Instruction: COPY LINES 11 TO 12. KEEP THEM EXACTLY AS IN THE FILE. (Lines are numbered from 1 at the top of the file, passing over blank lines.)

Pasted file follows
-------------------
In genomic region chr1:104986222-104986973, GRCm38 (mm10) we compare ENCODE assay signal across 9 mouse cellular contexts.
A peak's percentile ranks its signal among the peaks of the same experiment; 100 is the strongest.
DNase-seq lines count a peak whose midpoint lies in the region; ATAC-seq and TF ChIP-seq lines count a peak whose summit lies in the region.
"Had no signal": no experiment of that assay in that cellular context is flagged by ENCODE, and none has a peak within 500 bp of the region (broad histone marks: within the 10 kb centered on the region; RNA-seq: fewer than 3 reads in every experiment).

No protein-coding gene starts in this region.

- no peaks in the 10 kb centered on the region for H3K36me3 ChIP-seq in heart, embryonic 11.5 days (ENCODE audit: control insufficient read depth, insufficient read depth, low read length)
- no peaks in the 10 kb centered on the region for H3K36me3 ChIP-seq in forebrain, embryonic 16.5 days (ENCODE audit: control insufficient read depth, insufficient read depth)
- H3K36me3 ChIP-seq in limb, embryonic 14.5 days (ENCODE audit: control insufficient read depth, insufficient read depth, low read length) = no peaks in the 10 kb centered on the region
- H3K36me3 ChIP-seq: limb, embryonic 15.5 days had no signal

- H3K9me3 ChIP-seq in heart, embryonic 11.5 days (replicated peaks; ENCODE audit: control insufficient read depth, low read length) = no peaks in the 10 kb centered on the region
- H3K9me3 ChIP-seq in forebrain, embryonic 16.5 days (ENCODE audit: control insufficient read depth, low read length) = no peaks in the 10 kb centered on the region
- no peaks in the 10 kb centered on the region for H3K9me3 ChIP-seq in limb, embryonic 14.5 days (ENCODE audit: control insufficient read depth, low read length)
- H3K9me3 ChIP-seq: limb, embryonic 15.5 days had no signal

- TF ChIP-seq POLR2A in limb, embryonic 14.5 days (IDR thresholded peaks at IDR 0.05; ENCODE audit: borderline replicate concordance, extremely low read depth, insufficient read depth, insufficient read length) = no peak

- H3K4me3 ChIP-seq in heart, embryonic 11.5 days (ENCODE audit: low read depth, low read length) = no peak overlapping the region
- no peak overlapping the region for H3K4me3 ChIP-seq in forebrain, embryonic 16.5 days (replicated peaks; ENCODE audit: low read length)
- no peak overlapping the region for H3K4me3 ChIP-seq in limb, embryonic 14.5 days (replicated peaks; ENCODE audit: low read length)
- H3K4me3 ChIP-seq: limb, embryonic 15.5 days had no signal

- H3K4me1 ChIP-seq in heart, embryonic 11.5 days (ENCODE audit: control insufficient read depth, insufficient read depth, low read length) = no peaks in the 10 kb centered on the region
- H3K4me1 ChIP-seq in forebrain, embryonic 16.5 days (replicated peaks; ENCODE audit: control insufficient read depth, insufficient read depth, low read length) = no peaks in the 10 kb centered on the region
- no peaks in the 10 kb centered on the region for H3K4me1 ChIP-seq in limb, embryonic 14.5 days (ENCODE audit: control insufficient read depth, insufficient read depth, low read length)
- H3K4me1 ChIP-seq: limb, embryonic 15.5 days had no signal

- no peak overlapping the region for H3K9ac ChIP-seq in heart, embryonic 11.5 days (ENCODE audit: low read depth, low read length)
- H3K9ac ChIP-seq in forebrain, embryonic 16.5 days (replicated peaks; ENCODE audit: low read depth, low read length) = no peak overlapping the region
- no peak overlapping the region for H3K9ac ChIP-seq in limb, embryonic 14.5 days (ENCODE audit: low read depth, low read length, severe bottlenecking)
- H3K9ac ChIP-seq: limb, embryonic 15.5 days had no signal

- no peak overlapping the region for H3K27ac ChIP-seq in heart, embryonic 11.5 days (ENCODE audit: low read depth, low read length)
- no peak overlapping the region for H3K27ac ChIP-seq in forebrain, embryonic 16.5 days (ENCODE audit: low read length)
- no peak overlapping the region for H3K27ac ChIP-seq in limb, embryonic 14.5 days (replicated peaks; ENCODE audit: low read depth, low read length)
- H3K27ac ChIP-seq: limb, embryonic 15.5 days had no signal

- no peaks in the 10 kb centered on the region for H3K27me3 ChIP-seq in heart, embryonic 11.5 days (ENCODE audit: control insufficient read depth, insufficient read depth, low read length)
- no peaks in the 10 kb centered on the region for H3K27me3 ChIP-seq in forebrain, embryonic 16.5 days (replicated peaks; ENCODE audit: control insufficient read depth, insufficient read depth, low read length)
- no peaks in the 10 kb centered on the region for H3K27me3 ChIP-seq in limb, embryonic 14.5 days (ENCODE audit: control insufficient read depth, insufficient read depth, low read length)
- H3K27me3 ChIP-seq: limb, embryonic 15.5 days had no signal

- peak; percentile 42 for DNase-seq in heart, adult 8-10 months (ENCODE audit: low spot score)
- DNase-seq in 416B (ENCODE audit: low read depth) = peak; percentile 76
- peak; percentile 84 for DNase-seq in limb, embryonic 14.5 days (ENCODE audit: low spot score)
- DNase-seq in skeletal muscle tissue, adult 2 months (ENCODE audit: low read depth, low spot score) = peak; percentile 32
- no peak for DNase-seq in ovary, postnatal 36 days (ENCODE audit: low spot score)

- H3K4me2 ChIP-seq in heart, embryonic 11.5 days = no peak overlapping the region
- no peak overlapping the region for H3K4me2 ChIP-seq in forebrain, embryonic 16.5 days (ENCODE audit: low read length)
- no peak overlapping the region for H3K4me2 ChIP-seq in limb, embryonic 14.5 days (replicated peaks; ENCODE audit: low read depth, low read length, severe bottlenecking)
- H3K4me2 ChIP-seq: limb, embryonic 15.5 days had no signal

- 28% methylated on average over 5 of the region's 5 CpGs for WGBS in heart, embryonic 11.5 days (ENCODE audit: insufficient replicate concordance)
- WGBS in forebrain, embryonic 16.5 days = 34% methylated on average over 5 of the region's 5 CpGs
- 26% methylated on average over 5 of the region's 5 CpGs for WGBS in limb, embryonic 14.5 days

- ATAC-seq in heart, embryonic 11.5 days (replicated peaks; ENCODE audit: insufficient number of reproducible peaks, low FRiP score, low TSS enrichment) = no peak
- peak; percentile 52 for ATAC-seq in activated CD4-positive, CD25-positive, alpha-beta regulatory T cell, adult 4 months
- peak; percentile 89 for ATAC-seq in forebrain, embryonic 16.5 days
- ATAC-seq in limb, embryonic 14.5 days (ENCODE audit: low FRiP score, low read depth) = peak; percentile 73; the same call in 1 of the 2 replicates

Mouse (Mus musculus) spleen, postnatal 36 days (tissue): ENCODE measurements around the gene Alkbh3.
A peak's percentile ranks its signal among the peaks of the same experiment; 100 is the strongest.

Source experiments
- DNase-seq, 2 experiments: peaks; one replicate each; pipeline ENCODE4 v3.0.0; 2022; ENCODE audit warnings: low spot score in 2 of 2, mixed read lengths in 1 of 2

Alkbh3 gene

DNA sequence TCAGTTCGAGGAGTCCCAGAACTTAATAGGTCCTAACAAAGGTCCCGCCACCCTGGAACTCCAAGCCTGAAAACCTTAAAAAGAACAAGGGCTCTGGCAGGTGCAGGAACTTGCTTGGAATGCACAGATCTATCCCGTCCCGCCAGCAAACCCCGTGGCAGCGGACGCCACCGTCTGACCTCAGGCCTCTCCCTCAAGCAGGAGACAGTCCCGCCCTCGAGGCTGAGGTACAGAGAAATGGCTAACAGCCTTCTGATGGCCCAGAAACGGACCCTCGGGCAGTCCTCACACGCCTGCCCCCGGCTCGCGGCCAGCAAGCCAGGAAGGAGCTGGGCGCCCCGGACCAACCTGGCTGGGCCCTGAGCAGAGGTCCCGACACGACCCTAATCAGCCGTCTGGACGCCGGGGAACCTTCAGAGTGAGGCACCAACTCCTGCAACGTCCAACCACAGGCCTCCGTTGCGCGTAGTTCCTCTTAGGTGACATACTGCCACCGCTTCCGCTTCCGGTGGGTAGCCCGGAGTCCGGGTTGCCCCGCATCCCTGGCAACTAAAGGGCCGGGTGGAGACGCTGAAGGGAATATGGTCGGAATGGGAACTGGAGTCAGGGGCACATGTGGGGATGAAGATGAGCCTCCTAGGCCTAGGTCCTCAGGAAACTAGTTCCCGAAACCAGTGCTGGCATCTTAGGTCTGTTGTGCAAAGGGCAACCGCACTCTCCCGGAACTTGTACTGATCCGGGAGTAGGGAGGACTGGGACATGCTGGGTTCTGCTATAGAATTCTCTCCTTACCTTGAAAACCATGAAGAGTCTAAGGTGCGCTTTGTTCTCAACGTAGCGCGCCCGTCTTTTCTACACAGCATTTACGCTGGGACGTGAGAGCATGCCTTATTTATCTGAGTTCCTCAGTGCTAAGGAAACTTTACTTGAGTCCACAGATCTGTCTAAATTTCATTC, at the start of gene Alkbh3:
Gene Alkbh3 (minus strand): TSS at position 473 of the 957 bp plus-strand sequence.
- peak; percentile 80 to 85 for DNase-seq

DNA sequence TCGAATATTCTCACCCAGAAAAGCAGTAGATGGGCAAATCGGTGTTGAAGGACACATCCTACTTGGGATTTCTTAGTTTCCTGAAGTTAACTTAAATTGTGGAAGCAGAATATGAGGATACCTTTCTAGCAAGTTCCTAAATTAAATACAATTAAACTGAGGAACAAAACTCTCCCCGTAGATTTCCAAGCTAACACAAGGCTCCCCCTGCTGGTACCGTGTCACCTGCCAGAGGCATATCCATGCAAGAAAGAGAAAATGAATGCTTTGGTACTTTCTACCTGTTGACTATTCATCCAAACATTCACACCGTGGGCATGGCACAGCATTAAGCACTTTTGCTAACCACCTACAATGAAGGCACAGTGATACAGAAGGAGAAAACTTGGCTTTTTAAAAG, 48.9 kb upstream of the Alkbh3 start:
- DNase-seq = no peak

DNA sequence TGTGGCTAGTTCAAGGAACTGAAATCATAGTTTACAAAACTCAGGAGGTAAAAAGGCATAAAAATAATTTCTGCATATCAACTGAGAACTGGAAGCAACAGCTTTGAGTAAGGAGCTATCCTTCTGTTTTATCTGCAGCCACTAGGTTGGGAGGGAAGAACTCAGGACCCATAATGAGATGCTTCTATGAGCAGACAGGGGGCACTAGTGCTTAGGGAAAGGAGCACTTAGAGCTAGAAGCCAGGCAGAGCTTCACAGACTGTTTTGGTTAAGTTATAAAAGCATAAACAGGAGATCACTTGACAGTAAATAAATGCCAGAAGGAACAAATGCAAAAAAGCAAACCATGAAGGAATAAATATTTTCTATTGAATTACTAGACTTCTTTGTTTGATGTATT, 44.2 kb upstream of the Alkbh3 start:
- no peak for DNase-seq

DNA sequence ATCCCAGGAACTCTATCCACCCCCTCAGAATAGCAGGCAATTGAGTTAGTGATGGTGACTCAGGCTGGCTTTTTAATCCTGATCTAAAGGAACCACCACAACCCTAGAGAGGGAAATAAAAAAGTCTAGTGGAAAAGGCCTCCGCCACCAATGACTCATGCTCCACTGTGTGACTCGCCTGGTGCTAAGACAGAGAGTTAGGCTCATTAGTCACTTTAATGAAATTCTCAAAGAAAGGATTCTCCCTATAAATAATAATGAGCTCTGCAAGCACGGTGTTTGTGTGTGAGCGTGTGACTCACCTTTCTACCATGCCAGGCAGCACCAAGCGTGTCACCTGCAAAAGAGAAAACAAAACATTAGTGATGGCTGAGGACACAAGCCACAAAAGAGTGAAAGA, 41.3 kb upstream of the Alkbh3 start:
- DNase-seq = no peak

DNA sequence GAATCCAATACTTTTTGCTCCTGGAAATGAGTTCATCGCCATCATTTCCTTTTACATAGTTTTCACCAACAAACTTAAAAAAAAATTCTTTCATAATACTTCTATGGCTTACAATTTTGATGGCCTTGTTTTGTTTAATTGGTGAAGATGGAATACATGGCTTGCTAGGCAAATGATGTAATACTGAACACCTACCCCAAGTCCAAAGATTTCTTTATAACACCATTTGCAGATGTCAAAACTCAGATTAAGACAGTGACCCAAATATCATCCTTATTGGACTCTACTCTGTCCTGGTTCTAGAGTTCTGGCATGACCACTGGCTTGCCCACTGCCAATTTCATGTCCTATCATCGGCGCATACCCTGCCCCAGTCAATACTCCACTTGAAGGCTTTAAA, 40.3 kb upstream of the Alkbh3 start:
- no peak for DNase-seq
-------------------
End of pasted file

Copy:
- H3K9me3 ChIP-seq in forebrain, embryonic 16.5 days (ENCODE audit: control insufficient read depth, low read length) = no peaks in the 10 kb centered on the region
- no peaks in the 10 kb centered on the region for H3K9me3 ChIP-seq in limb, embryonic 14.5 days (ENCODE audit: control insufficient read depth, low read length)